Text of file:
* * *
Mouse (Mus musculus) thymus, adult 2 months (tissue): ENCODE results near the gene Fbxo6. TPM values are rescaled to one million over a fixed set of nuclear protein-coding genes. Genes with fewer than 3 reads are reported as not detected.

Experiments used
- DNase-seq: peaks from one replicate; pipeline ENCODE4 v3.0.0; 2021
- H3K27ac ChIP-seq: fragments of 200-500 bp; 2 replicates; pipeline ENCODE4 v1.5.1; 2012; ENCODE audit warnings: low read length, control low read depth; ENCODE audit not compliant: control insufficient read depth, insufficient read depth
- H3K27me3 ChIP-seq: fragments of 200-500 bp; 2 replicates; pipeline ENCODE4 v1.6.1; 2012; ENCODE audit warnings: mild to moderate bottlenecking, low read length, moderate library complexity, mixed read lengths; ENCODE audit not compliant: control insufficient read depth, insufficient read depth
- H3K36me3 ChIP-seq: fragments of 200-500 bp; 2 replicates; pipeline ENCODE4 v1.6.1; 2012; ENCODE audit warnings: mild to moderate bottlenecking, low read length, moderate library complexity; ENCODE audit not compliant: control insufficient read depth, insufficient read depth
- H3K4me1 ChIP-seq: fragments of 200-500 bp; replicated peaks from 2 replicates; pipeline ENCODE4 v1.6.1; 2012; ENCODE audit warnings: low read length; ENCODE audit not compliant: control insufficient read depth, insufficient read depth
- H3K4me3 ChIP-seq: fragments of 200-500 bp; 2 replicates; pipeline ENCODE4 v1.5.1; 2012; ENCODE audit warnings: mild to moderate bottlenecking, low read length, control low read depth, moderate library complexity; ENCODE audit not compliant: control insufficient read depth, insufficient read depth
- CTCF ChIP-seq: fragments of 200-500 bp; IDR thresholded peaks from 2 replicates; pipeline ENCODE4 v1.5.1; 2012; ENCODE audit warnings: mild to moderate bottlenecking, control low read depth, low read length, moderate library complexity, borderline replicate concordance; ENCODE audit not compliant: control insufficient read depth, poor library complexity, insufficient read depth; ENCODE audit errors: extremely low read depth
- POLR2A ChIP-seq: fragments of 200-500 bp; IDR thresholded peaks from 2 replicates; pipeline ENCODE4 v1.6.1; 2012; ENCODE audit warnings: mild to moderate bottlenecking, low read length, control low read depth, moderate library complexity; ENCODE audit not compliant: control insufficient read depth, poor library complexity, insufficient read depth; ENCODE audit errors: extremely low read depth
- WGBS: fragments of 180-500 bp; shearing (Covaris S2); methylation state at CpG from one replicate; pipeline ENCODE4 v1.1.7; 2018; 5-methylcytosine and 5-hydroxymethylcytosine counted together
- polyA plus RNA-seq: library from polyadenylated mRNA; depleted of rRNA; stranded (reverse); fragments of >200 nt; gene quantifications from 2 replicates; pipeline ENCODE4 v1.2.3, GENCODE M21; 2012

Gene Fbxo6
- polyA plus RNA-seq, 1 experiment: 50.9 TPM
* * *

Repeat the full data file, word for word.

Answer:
Mouse (Mus musculus) thymus, adult 2 months (tissue): ENCODE results near the gene Fbxo6. TPM values are rescaled to one million over a fixed set of nuclear protein-coding genes. Genes with fewer than 3 reads are reported as not detected.

Experiments used
- DNase-seq: peaks from one replicate; pipeline ENCODE4 v3.0.0; 2021
- H3K27ac ChIP-seq: fragments of 200-500 bp; 2 replicates; pipeline ENCODE4 v1.5.1; 2012; ENCODE audit warnings: low read length, control low read depth; ENCODE audit not compliant: control insufficient read depth, insufficient read depth
- H3K27me3 ChIP-seq: fragments of 200-500 bp; 2 replicates; pipeline ENCODE4 v1.6.1; 2012; ENCODE audit warnings: mild to moderate bottlenecking, low read length, moderate library complexity, mixed read lengths; ENCODE audit not compliant: control insufficient read depth, insufficient read depth
- H3K36me3 ChIP-seq: fragments of 200-500 bp; 2 replicates; pipeline ENCODE4 v1.6.1; 2012; ENCODE audit warnings: mild to moderate bottlenecking, low read length, moderate library complexity; ENCODE audit not compliant: control insufficient read depth, insufficient read depth
- H3K4me1 ChIP-seq: fragments of 200-500 bp; replicated peaks from 2 replicates; pipeline ENCODE4 v1.6.1; 2012; ENCODE audit warnings: low read length; ENCODE audit not compliant: control insufficient read depth, insufficient read depth
- H3K4me3 ChIP-seq: fragments of 200-500 bp; 2 replicates; pipeline ENCODE4 v1.5.1; 2012; ENCODE audit warnings: mild to moderate bottlenecking, low read length, control low read depth, moderate library complexity; ENCODE audit not compliant: control insufficient read depth, insufficient read depth
- CTCF ChIP-seq: fragments of 200-500 bp; IDR thresholded peaks from 2 replicates; pipeline ENCODE4 v1.5.1; 2012; ENCODE audit warnings: mild to moderate bottlenecking, control low read depth, low read length, moderate library complexity, borderline replicate concordance; ENCODE audit not compliant: control insufficient read depth, poor library complexity, insufficient read depth; ENCODE audit errors: extremely low read depth
- POLR2A ChIP-seq: fragments of 200-500 bp; IDR thresholded peaks from 2 replicates; pipeline ENCODE4 v1.6.1; 2012; ENCODE audit warnings: mild to moderate bottlenecking, low read length, control low read depth, moderate library complexity; ENCODE audit not compliant: control insufficient read depth, poor library complexity, insufficient read depth; ENCODE audit errors: extremely low read depth
- WGBS: fragments of 180-500 bp; shearing (Covaris S2); methylation state at CpG from one replicate; pipeline ENCODE4 v1.1.7; 2018; 5-methylcytosine and 5-hydroxymethylcytosine counted together
- polyA plus RNA-seq: library from polyadenylated mRNA; depleted of rRNA; stranded (reverse); fragments of >200 nt; gene quantifications from 2 replicates; pipeline ENCODE4 v1.2.3, GENCODE M21; 2012

Gene Fbxo6
- polyA plus RNA-seq, 1 experiment: 50.9 TPM